Canada immigration system may become world-class with a digital revolution.


Canada may learn a lot about digital immigration from how other nations have implemented it. Modernization might create a more effective and equitable system.

In order for Canada to fulfil its ambitious immigration objective of 1.2 million new residents between 2021 and 2023, it will need an immigration system that is digitally enabled, effective, strategic, and fair.

That is something that Immigration, Refugees and Citizenship Canada (IRCC) are doing very effectively. One of the first government agencies to collaborate with CDS and demonstrate an interest in digital transformation was this one. The COVID outbreak served as a motivator for accelerating progress and clearing backlogs as well as adapting to the new entrance and travel regulations.

IRCC has been named a winner of the Canadian digital government community awards 2022 in recognition of the department's ongoing efforts both internally and with partners like the Canadian Border Services Agency (CBSA), including excellence in innovation for its online citizenship test, excellence in open government for its digital application status trackers, and excellence in product management for its permanent residence digital intake portal.

The pace has slowed down, though, due to persistent travel and border restrictions as well as other global worries. To guarantee that those goals can be achieved in the face of these new realities, the federal government is investing hundreds of millions in the modernization of IRCC's IT infrastructure.

Get free Canada assessment form

Modernizing their immigration procedures has been successful in Finland, the US, and Australia. Canada might take inspiration from their example.

Australia: For a lot of years, Australia has maintained a goal yearly intake of more than 160,000 immigrants. It started a modernisation programme ten years ago. The idea of the "seamless traveller" was developed in response to the rise in online visa and citizenship applications, longer processing times, resource constraints, and security risks.

Officials discovered that operational efficiencies couldn't be attained simply by digitising procedures. To enable the workforce, new procedures have to be simple and human-centred. Australia unveiled its reusable permissions capability in October 2020. This platform offers standardised procedures, approvals, and decision-making for agencies that issue licences, registrations, accreditations, permits, and visas.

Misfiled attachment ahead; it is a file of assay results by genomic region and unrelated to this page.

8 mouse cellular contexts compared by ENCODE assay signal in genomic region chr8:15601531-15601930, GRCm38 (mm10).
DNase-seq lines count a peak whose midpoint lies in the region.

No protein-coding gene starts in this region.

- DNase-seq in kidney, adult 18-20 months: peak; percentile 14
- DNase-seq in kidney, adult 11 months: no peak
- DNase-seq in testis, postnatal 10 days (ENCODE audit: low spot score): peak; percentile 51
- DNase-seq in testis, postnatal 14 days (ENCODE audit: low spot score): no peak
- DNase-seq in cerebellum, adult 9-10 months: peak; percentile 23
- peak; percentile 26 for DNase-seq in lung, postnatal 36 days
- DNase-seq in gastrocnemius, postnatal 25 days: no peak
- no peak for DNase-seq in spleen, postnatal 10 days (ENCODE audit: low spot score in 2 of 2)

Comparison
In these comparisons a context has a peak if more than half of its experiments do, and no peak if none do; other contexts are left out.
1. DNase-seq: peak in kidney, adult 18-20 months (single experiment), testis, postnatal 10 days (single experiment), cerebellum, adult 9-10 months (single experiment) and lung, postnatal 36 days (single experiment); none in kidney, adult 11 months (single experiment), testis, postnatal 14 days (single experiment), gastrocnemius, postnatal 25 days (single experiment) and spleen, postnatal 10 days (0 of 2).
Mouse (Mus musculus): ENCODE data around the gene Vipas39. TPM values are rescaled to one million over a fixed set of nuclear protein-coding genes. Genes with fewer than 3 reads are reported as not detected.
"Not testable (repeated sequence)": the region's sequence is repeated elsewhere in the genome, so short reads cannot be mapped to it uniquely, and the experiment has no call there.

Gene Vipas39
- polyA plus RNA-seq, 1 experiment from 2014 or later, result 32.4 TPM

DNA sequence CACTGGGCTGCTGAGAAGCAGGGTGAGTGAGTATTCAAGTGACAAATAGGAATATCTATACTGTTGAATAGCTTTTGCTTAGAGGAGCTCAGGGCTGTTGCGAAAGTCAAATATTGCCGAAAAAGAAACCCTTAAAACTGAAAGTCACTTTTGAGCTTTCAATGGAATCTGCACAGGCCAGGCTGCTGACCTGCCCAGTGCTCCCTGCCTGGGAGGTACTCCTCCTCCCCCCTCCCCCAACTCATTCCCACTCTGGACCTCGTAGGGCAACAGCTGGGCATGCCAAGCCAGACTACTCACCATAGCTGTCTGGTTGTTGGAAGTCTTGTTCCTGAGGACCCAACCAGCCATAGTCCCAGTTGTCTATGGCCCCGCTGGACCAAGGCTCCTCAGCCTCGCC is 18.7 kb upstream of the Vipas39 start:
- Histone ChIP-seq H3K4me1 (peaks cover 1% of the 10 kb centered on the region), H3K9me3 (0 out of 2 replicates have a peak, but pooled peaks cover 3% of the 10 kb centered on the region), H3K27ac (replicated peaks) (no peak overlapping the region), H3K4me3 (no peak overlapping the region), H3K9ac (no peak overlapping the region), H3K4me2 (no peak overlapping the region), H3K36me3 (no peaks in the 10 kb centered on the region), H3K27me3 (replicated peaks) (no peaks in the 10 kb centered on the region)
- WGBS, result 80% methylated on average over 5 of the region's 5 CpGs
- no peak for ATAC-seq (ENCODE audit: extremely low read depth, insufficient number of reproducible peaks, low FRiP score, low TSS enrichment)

By digitising the incoming passenger cards already in use, the Australian Department of Home Affairs expedited border crossing procedures. In order to enhance the national COVID response and shorten processing times, this involved gathering more health-related declarations and passenger contact information.

Success in Canada depends on three factors: people, processes, and policies.


It's crucial to start with the end user's experience. In order to implement new technologies that can achieve these objectives, existing procedures must be changed to become user-centric digital experiences from the perspective of the applicants.

When considering a world-class immigration system from the viewpoint of those desiring to immigrate to Canada, a system must be quick and effective, with timely information, and each stage of the process must be well planned. It should be simple to use, have simple, accessible services and procedures, and be able to comprehend and meet the demands of the applicant. Additionally, the procedures must be fair and open so that applicants may track the status of their files as they go through the system.

The appropriate stakeholder groups must also be mentioned. The nations with the highest success placed high importance on coordination.

In order to process cases more quickly and maybe correct any biases, relevant instances should be grouped and classified, such as different categories pertaining to families. In response, the government can develop digital systems that include factors like diversity, equity, and inclusion, among others.


The government must completely embrace digital culture, tools, and capabilities in order to accomplish a user-first vision. It's no longer merely a test of your IT skills. For a workforce that can easily adopt new strategies and share information, every directorate and organisation must become a digital organisation. Building the appropriate digital culture and capabilities in the end-to-end company will be crucial as workforces grow more hybrid in character.


Technology fixes and the finest possible digital experience are useless without supportive legislation, despite our best efforts. Given the disruptive and transformational character of the digital transition, a flexible policy is essential to gather information from conflicting objectives and adapt to them.

We need to discover a quicker approach to altering policy in Canada. For instance, to actively engage citizen users, the government's open innovation team in the U.K. adopts a "policy at pace" methodology.

Canada has a solid foundation and a strong commitment to improving how it administers immigration and provides new immigrants with user-centric digital experiences as they move through each stage of the immigration process. We can create a really contemporary, cutting-edge, and top-notch immigration system by taking into account lessons from throughout the world.


If you have any queries about Canadian Immigration, Canada PR, and Studying in Canada talk to our experts.

call  (+91) 913 105 9075

call  (+91) 750 383 2132

time  Mon to Sat - 10 AM to 6 PM